Rotation of the blades about their respective axes can be effected either manually or through power-operated means. In FIG. 2, a manually-rotated control knob 22 mounted on the outside of the outer frame 10 has a shaft 24 fixed to it, and this shaft is provided with a small gear wheel 26 meshing with a larger gear wheel 28 on a shaft 30 to provide a low-torque 4:1 reduction gear. The shaft 30 passes through a hole 32 in a baseplate 34 attached to the outer frame 10. The hole 32 is in alignment with a hole 35 in the outer frame 10 so as to permit the keyed end 36 of the shaft 30 to enter a rectangular-section hole 38 in the shaft 18 of one of the blade bearing components 19. In so doing, the shaft 30 passes through a gear wheel 40 which is keyed onto the same shaft 18. Each blade has a respective gear wheel 42 of the same diameter and construction as the said gear wheel 40, the gear wheels 42 and the gear wheel 40 being arranged in meshing engagment and disposed in a line vertically of the damper.

Where it is desired to rotate the blades by power-operated means, the shaft 30 can be made longer as shown by the broken-line extension 30a in FIG. 2 so that the said extension projects a substantial distance outside a cover plate 50 or some other supporting plate. That then permits the extension 30a of the shaft 30 to be coupled or otherwise connected to an hydraulic, pneumatic, electric or electro-magnetic motor (not shown) to permit the motor to turn the shaft 30. An advantage of using such a motor is that remote control of the blades then becomes possible. Except in those rare cases where both manual and power-operation of the shaft 30 is desired, the shaft 24 and the gear wheels 26 and 28 will not be provided if the shaft 30 is coupled to a motor.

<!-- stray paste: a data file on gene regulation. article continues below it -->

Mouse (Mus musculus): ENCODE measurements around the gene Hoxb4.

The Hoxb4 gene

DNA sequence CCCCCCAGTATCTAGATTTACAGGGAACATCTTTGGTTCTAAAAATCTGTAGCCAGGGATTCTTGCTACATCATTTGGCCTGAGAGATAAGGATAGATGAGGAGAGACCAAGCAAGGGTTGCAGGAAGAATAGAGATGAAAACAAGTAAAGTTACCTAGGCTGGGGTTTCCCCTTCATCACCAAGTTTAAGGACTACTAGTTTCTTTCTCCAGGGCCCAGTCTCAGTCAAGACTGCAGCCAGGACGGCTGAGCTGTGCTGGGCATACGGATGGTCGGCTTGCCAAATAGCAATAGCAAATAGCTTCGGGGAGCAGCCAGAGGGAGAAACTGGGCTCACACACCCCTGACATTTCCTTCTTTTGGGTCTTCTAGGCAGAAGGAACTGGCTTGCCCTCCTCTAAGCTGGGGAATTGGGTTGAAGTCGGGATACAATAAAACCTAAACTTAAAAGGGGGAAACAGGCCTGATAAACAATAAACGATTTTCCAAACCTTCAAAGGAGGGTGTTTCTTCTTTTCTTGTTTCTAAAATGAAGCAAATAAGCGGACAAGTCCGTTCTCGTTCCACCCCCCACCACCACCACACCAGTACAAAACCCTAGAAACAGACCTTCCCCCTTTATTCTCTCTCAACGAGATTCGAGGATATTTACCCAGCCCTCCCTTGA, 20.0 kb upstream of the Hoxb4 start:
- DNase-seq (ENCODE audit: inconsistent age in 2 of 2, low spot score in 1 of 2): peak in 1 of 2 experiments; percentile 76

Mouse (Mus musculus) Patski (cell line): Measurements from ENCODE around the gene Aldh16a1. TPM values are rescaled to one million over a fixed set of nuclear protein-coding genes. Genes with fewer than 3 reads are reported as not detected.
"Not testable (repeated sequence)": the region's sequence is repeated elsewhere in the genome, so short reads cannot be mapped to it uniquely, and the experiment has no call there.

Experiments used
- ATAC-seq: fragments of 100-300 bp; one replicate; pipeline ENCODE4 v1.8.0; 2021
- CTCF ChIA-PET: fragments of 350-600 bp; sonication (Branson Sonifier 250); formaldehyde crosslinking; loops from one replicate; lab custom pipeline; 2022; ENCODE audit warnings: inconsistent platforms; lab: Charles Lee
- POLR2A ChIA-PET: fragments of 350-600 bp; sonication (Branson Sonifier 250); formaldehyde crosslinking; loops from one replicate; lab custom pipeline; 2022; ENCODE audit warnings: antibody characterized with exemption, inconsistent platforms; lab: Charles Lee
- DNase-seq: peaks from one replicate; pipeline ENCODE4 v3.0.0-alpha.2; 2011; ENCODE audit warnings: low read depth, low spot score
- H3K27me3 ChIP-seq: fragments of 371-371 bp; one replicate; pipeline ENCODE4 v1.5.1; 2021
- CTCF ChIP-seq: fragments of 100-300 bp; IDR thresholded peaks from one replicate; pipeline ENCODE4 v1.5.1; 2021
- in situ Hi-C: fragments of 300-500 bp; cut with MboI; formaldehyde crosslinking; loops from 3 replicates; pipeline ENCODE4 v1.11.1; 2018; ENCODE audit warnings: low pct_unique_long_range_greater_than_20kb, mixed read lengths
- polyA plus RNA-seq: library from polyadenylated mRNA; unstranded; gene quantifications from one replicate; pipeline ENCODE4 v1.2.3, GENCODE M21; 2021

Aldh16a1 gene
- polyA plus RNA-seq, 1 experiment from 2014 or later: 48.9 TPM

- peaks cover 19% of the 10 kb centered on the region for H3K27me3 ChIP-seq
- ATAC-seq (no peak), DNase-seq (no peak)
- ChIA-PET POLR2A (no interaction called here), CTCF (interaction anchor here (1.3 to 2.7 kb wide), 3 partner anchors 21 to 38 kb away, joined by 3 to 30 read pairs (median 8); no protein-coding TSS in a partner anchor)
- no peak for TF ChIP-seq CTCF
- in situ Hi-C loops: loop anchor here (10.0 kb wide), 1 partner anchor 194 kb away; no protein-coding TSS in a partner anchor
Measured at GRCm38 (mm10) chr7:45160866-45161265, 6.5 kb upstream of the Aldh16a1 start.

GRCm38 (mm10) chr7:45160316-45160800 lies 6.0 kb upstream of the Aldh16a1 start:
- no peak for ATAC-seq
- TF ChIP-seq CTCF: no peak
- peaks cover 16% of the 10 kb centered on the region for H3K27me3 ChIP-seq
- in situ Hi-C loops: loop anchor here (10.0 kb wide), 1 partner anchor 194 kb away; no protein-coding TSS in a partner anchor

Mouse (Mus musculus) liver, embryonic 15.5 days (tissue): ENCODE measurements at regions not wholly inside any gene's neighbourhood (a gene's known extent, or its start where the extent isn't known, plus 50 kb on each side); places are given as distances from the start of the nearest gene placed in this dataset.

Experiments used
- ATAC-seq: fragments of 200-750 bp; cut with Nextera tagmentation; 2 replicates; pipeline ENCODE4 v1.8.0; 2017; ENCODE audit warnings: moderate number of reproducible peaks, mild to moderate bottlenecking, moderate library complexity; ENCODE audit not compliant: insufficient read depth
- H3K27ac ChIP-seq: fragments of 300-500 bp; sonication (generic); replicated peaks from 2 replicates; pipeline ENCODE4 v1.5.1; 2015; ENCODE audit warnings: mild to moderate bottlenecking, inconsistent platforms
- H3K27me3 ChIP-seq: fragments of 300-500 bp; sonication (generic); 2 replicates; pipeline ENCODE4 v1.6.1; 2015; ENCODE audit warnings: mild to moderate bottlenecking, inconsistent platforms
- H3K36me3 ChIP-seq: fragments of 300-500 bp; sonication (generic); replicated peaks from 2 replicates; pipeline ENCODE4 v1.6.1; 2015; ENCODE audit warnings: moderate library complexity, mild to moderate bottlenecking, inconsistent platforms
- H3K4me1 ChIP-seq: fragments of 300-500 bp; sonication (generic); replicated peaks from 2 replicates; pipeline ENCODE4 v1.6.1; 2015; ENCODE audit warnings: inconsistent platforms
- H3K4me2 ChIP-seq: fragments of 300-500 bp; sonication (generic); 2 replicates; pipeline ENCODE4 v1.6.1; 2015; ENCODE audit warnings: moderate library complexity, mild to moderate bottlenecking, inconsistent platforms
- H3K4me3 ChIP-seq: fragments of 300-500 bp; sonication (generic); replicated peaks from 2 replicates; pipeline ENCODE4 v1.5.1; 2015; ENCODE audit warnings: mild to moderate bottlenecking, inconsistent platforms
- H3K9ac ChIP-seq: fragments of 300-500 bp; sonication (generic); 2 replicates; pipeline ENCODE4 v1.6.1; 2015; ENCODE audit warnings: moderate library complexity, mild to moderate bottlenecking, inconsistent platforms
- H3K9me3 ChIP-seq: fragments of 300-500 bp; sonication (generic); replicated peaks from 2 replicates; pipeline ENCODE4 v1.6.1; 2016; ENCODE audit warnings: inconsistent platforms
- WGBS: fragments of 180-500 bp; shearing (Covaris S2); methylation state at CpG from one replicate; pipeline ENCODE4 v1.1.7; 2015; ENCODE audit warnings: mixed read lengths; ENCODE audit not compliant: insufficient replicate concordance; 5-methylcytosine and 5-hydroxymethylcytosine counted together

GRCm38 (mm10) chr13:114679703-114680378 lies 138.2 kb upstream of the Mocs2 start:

It will therefore be seen that, by rotating the knob 22 to rotate the gear wheel 26 and thus the gear wheel 28, or, alternatively, by actuating a motor coupled to an extension 30a of the shaft 30, the shaft 30 will be made to rotate the particular blade 20 to which it is connected as well as the gear wheel 40. Rotation of the gear wheel 40 will cause rotation of all the gear wheels 42 so that all the blades 20 will move together about their respective axes. However, alternate gear wheels 40, 42 will rotate in opposite senses so that adjacent pairs of blades will likewise rotate in opposite senses or directions to open or close the central passage through the damper according to which way the shaft 30 is rotated.